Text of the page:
By Mary Ann Apostol
When I was a teenager I used to race home every afternoon, sit down in front of the TV, and watch the kids dancing on American Bandstand. Like so many young people across America, my friends and I knew all of them by name. We considered those kids to be role models. We copied their clothes, hair, and maybe most of all, their dances—because what dominated the TV screen were kids moving to the beat of our whole generation. We felt that beat, and watched the couples who always danced together. These were people we got to know.
There were Arlene Sullivan and Kenny Rossi, Bunny Gibson and Ed Kelly, Justine Carelli and Bob Clayton, Joyce Shafer and Norman Kerr, Carole Scaldeferri and Nick Gaeta, Mary Beltrante and Lou DeSero, Barbara Levick and Joe Wissert, Janet Hamill and Eddie Connor and Carmen Jimenez and Frank Vacca. They were the ones setting the trends for kids from coast to coast. Watching them we saw the moves, and imitated them.
From the daily dance on the tube we learned the steps that we would take with us to school dances, record hops and parties. We learned them all: the Slop, the Hand Jive, the Bop, Chalypso (a combination of the Cha-Cha and the Calypso) and the Stroll. The kids who appeared regularly on American Bandtstand weren’t paid. These were the real thing – teenagers dancing to the latest Top 40 hits. In real life the dance partners were usually dating, which made watching every day into a kind of soap opera. It was as if there were a national high school right there on TV. Keeping up with who was breaking up and making up was a regular part of an American teenager’s week.
The regulars were also known as “The Committee.” They were on day-in-day-out, but there were also a lot of other kids dancing among them. These were young people who lined up each day, hoping they could be among the fortunate who got the opportunity to dance along with the Regulars. Like so many of us, they wanted to be on TV where all their friends would see them getting their chance at fame. It wasn’t so different from the urge of today’s contestants on “American Idol.” The show featured dance contests to spotlight songs, dancers and dances. Contestants signed up and got a number. Once a week the numbers would be pinned on the contestants’ backs and viewers cast ballots for favorites. This would go on for three or four weeks, then the winners would be announced on the air.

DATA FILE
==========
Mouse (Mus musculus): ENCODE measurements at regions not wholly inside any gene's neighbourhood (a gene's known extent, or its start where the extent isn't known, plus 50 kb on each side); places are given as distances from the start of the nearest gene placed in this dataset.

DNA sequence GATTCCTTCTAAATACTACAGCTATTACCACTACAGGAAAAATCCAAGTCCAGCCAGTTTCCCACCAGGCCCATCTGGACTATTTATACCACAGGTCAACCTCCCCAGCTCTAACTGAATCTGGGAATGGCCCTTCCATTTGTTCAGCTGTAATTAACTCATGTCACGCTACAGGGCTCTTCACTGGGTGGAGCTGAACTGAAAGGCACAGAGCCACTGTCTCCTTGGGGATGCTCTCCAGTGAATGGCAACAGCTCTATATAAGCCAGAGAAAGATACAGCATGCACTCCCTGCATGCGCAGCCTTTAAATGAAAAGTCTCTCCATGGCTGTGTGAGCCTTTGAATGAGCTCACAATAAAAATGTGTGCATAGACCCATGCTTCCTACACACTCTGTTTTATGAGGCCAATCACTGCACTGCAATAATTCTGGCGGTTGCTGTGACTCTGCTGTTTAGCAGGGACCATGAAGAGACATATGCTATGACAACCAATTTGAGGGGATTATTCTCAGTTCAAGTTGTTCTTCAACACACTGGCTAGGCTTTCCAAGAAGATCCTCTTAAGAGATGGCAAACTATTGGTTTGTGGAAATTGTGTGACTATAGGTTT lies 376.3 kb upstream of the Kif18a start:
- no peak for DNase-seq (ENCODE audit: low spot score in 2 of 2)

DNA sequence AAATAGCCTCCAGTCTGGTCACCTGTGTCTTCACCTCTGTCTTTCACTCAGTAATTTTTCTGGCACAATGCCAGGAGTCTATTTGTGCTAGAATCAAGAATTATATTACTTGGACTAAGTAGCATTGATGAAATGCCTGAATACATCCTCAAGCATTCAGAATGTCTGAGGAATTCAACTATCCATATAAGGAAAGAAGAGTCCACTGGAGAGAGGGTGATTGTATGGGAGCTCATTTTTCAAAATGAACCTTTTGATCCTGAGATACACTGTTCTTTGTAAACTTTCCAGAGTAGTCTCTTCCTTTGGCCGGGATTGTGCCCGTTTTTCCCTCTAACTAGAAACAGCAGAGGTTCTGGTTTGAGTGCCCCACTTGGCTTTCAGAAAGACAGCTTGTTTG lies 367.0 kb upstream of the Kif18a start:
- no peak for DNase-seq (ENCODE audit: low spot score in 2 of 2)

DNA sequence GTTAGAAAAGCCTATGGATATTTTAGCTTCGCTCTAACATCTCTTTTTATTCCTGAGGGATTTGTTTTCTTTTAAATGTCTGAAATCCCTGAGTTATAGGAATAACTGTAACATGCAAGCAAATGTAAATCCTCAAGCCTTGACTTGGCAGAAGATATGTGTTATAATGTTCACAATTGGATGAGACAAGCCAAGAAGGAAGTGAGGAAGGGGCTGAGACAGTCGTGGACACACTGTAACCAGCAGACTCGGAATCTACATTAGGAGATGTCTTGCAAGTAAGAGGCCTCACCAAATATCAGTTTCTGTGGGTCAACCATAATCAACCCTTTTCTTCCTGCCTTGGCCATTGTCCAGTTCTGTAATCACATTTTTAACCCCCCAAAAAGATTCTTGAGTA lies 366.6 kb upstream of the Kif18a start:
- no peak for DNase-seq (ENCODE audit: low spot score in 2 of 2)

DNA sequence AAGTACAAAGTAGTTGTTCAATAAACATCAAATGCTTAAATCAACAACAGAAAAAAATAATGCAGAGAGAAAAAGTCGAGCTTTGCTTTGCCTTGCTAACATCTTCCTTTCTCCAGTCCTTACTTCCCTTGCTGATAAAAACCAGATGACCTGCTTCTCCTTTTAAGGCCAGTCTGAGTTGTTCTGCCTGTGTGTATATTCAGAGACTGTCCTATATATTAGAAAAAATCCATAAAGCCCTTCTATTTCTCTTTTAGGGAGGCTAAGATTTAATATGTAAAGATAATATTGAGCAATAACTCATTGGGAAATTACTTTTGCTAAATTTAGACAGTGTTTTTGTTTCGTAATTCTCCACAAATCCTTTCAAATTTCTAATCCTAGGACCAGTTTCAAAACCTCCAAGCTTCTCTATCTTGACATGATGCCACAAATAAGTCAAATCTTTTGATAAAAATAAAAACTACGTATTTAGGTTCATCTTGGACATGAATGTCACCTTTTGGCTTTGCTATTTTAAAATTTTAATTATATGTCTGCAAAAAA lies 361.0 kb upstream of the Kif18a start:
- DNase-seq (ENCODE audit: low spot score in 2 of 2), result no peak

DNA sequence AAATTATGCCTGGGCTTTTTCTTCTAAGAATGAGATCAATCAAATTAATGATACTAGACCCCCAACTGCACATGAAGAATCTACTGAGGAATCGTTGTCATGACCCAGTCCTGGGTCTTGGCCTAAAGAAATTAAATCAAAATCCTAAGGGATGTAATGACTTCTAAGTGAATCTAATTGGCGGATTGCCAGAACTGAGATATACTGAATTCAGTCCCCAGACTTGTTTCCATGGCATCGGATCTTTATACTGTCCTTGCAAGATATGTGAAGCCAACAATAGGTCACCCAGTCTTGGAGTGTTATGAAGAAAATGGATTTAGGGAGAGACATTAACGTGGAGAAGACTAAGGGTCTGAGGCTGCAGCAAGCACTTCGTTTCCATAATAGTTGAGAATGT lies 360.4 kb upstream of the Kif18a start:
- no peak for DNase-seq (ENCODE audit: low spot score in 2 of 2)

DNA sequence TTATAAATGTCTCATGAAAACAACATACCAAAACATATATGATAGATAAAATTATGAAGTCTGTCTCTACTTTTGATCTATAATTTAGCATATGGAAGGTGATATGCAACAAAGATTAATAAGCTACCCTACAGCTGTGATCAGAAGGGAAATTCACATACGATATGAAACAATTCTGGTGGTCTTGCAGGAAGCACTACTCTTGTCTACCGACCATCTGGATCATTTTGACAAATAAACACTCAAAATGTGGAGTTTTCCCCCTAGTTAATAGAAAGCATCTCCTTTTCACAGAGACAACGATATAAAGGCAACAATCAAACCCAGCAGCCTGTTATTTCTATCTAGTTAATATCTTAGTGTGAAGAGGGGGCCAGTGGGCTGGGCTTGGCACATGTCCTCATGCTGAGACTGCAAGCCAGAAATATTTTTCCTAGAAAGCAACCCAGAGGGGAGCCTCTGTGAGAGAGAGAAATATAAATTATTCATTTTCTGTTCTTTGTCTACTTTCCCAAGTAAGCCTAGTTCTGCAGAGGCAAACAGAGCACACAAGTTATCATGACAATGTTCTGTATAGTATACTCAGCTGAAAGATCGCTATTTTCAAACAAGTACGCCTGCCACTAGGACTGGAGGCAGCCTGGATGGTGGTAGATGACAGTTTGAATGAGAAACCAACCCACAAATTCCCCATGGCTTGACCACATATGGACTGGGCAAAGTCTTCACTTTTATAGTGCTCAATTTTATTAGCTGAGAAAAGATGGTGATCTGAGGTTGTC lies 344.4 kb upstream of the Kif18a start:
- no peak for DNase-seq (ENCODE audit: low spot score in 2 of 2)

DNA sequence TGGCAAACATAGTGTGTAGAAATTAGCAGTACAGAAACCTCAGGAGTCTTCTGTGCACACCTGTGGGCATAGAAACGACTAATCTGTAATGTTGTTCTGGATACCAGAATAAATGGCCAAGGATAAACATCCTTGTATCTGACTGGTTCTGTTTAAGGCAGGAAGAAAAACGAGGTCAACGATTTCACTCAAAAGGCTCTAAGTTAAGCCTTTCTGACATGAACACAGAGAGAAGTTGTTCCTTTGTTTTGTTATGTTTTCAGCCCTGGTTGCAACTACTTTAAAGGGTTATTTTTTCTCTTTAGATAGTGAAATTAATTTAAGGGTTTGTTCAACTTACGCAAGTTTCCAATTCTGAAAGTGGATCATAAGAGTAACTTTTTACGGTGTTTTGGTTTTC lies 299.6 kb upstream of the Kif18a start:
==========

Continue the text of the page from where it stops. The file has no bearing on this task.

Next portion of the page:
A dancer didn’t have to be that skillful. It was more a matter of how they came across to the cameras. The way they looked, or their manner might count for more than the technical quality of their moves. It was how a dancer came across to the audience. If we liked them we would vote for them. Of course, there were prizes, but they weren’t anything that would make a dancer rich. You might get a portable TV. One prize that lots of us wanted was our own personal jukebox.
The show brought in most of the best groups of that time. On any given day you might catch Martha and the Vandellas, Little Eva, The Beach Boys, Dee Dee Sharp, Little Richard, Jackie Wilson, or Jay and the Americans, Among other acts on the show were Marvin Gaye, The Four Tops, The Shirelles, Tina Turner, The Everly Brothers, Little Anthony & the Imperials, and Paul Anka. It was an amazing line-up. Though the performers were there, live on the show, most of them didn’t sing live. American Bandstand was where lip-synching became an artform.
The name most associated with American Bandstand is that of Dick Clark, but when it premiered locally in Philadelphia on October 7, 1952 (as “Bandtstand”) the host was Bob Horn. Dick Clark took it over in 1956, and it first aired as “American Bandstand” on the ABC on August 5, 1957. The last episode aired on October 7, 1989.
Mary Ann Apostol is a Baby Boomer, Jewelry Maker and Social Networker. Her Jewelry line Beautiful Dreamer Jewelry can be viewed at in-home or office parties around Broward County. For more information you can contact her at email@example.com.
Reprinted from May 2011